The European imperial powers used the concept of “protectorate” as the legal basis for much of their activity in Africa, acquiring protectorates on the basis of treaties of protection between themselves and the kings and chiefs of the protected lands. This system effectively met the European power’s needs for a degree of control in their protectorates, which excluded that of their rivals, while at the same time leaving in place the local authority of the kings and chiefs within their territories. The traditional ruling class was a recognized feature of the pre-colonial Nigerian reality. The exact number of these pre-colonial empires, kingdoms, caliphates and autonomous communities cannot easily be determined, and varied from period to period. Furthermore, the size, character and form of these traditional political units were not uniform.5 Some were as large and populous as some African states today, while the influence and activities of others were limited. The kings and chiefs of old Calabar however, constituted a very powerful polity wielding considerable influence and authority extending even to Victoria in Cameroon. During the pre-colonial period, these traditional authorities exercised complete sovereign power over their people and territory. In some pre-colonial societies, political power was centralized in the office of the traditional ruler while in others it was dispersed to a variety of smaller units.
However, the dispute over the Bakassi peninsular is product of a number of contradictions. First, there is a clash between tradition and modernity. The pre-colonial history of the ancient kingdom of Calabar is haunting the post-colonial reality of contemporary Nigeria and Cameroon. Secondly, there is the tension between cartographical fact and cultural reality: the map is in conflict with the people. Third, there is conflict between the dictates of abstruse international law and the existential imperatives of struggling humanity. Fourth, there is a gap between the concept of citizens.6
In pre-colonial time Bakassi was under the ancient kingdom of Calabar which in 1914 became part Nigeria, under British rule. The people of the main settlement in the Bakassi peninsula owned allegiance to the Obong of Calabar. It was therefore, the Obong of Calabar that placed not only the kingdom of Calabar itself, but also Efiat and Idombi (in the peninsular) under British protectorate via a treaty of September 10, 1884. The chiefs of Efiat and Idombi were co-signatories to the treaty. However, subsequently, through a series of bilateral treaties and other legal instruments, the British ceded the territory first to Germany and then placed it under the mandate of the League of Nations and the trusteeship of the United Nations. Meanwhile, the British protectorates in Nigeria including the Kingdom of Calabar were merged with its colonies in the area, as one integrated British colony. Later, largely due to the political errors and indifference of Nigerian politicians, the Republic of Cameroon obtained the Bakassi peninsula in the process of a plebiscite conducted by the United Nations in 1959 and 1961.7 By the same process, Nigeria also obtained some territories which formerly belonged to Cameroon. In particular, the critical legal instruments that changed the status of the peninsula and its inhabitants were the following:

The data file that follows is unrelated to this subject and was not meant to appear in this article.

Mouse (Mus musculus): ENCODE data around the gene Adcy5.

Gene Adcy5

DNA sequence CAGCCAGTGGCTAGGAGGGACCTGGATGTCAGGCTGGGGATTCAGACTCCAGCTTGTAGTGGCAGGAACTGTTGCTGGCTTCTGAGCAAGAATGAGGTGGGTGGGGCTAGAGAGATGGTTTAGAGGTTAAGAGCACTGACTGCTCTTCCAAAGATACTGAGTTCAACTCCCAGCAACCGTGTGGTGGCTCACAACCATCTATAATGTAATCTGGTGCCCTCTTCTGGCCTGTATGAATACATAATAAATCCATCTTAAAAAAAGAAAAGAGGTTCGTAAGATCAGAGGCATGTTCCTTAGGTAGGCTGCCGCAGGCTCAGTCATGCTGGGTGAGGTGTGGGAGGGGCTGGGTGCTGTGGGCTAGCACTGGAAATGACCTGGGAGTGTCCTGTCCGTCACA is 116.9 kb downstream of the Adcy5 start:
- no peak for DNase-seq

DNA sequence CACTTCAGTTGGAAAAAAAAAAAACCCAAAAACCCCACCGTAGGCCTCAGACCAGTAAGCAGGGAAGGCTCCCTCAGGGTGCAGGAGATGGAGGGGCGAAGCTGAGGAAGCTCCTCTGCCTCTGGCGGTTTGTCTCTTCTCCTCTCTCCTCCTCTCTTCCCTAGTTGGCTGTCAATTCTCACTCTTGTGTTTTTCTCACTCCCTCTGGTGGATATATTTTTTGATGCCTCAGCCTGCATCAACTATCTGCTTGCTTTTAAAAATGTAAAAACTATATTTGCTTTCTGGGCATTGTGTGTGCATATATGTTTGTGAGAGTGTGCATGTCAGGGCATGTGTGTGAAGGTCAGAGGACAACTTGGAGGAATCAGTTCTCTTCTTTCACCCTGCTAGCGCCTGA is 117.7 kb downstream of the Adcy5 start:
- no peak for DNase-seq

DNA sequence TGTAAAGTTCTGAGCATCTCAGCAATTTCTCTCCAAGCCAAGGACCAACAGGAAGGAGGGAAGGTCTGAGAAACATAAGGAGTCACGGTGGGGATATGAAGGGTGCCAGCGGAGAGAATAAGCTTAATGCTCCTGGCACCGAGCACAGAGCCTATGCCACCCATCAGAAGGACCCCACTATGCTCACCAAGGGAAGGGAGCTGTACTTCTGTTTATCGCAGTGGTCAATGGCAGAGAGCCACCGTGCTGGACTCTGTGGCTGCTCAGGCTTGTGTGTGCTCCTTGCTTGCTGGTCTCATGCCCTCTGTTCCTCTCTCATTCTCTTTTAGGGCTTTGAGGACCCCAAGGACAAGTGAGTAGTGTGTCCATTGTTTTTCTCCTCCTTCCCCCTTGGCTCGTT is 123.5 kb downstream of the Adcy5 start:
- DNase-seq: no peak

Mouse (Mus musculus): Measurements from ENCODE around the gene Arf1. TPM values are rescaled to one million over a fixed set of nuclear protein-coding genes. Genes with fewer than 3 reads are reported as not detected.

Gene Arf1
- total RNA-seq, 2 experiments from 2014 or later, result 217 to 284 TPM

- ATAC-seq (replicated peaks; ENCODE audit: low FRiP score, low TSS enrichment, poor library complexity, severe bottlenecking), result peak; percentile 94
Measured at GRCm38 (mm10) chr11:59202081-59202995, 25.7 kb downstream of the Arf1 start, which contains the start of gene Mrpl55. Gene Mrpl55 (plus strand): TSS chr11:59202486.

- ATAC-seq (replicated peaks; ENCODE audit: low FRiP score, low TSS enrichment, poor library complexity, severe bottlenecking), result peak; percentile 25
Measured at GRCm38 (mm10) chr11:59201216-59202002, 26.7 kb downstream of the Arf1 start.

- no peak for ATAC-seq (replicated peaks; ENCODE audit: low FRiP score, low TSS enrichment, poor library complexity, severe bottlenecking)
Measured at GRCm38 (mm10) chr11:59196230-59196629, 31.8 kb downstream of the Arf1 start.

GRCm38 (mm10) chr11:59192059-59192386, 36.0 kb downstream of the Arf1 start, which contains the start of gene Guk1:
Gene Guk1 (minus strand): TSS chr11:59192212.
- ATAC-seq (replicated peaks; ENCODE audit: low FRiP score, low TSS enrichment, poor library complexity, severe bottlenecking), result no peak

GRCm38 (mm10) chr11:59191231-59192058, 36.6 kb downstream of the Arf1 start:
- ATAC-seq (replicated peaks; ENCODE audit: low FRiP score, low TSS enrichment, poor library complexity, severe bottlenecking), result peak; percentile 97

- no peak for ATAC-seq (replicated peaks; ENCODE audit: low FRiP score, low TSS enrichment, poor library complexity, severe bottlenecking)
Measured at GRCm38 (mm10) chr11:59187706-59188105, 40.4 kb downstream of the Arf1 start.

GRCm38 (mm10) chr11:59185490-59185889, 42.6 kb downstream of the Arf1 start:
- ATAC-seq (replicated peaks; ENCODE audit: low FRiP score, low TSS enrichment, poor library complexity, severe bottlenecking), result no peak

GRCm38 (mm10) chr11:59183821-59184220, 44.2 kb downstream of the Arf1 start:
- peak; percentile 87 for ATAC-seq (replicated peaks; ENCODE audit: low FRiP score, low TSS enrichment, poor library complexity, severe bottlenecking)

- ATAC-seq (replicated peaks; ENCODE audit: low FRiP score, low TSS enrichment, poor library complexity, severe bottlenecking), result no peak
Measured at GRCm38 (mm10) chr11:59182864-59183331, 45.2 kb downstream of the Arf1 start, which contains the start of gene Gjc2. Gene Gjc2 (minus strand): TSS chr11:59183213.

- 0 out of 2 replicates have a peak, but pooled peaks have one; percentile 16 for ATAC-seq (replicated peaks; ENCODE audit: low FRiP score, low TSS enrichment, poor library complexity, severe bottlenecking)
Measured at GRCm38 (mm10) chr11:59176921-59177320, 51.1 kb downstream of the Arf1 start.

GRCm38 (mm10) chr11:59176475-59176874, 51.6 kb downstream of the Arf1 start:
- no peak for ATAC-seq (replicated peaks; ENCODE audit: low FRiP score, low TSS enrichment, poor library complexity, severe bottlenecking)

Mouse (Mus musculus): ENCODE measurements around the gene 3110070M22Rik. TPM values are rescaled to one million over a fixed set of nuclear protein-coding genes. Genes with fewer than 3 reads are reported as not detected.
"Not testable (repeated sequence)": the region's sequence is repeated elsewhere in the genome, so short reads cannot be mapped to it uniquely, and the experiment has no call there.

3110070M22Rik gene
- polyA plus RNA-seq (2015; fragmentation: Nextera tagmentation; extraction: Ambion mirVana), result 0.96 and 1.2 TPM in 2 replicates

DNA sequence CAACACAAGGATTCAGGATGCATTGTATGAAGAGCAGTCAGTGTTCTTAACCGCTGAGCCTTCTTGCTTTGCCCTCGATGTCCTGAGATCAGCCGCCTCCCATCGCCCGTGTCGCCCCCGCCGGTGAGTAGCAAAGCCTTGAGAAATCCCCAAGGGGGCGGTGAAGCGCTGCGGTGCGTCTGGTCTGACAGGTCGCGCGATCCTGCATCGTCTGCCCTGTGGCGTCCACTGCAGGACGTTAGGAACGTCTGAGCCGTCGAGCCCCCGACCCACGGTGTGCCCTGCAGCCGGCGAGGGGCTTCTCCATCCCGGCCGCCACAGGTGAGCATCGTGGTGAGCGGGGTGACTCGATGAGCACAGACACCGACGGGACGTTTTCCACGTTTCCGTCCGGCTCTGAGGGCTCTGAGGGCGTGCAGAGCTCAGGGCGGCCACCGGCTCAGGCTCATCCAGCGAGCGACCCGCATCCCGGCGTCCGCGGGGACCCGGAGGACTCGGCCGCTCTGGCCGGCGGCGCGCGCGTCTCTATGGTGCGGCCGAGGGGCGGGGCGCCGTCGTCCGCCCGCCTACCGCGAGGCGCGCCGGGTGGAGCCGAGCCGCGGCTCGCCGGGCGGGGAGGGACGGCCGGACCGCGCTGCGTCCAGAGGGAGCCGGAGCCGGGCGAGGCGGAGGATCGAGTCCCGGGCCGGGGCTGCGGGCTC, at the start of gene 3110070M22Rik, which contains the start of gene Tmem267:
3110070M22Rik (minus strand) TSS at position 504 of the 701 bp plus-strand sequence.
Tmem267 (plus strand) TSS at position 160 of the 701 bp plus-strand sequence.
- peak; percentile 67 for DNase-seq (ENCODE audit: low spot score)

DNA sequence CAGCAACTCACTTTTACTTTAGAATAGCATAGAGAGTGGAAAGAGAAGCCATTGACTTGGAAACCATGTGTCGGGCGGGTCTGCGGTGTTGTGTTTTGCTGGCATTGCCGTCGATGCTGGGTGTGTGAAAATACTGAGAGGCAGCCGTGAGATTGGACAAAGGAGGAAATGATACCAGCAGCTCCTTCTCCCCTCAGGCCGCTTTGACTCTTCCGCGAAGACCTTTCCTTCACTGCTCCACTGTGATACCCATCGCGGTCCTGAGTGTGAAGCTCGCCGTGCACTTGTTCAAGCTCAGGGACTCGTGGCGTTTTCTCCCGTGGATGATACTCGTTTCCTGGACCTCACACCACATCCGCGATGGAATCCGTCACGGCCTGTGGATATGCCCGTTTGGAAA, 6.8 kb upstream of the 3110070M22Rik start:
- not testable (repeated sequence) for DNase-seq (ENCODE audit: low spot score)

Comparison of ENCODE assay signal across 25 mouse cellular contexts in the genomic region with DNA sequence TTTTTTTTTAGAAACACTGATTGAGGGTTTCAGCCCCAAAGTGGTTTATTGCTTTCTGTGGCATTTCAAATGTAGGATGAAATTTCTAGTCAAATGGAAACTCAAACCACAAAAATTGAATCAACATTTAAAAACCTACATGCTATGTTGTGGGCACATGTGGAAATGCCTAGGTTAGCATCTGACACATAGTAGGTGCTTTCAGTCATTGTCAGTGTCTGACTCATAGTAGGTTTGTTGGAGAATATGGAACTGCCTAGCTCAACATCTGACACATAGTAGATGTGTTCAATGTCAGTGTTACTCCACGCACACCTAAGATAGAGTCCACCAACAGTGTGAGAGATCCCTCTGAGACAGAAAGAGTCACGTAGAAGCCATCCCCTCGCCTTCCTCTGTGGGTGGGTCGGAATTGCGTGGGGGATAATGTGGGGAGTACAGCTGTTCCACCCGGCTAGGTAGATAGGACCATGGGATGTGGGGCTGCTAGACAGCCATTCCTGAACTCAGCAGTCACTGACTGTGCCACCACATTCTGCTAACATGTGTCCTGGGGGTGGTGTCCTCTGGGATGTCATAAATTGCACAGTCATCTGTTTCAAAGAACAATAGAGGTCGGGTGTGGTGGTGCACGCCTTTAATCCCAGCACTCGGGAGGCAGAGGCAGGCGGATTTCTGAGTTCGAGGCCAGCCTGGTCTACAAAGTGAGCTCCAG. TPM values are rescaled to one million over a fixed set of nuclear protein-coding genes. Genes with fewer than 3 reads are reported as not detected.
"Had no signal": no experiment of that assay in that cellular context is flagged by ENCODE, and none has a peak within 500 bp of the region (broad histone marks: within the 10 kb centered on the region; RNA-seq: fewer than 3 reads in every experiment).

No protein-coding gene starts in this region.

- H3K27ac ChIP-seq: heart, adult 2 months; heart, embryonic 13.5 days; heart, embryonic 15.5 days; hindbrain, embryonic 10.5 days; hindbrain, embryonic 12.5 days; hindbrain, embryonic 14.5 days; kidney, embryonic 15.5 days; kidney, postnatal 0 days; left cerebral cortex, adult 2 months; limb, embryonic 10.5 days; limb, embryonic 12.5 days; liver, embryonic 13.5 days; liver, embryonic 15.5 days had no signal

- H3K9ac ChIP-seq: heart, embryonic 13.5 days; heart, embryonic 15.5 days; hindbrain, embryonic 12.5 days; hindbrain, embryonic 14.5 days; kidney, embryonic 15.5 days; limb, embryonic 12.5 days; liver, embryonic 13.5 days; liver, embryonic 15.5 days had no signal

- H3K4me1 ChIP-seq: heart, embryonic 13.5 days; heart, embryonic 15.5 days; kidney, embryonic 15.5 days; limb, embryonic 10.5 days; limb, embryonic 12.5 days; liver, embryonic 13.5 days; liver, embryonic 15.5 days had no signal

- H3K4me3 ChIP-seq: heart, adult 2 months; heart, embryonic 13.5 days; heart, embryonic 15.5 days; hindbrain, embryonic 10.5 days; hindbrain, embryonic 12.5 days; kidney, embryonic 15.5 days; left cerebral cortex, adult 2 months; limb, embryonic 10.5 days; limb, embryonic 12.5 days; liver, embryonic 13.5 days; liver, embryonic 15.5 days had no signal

1) The agreement between the United Kingdom and Germany signed in London on March 11, 1913;
2) The Anglo-German protocol signed in Obokun, on April 12, 1913;
3) The exchange of letters between the British and German government on July 6, 1914; and
4) The endorsement in 1961, by both the United Nations General Assembly and the International Court of Justice, of the result of the plebiscites conducted in Northern and Southern Cameroon and February 11 and 12, 1961 and the diplomatic note accompanied by Nigeria, in 1962 accepting the result of the plebiscite.
Cameroon was a German territory ceded after the first World War to the League of Nations at the 1919 Versailles peace treaty that ended the first World War and later ceded to the United Nations in 1945 and the British. The Eastern part of Cameroon was administered by the French while the western part by the British.8 For administrative convenience the British government placed the western part under Nigerian colonial government before Nigerian independence. It started soon after Nigeria’s independence in 1960, over the exact location of the Northern borders, after the British Northern part of Western Cameroon (parts of the present Adamawa and Taraba States) had voted to join Nigeria and the Southern parts of the Western Cameroon voted to join French Cameroon.9
Oil Factor: The discovery of oil in commercial quantities in Nigeria and particularly of offshore oil on the Nigerian side of the territorial waters in the Atlantic Ocean area called Bakassi peninsula, which is part of the Cross River State of Nigeria bordering Cameroon made Cameroonians envious of Nigeria’s oil wealth. The Cameroon Republic therefore, desperately started oil exploration along the borders, both on shore and offshore, and in so doing the Cameroonians started trespassing into Nigerian territory. Nigeria responded by establishing her boundaries on land and sea, and making firm arrangements for security of these boundaries through armed patrols. The boundary between Nigeria and Cameroon was seated between the British and German government since 1913 during the colonial days, even before the first World War started. Therefore the territorial waters of both countries were clearly defined and demarcated on a colonial map, which both Britain and Germany had endorsed. All independent African countries recognized at the level of OAU the inviolability of former colonial boundaries created by the European partition of Africa at the Berlin Conference of 1885.10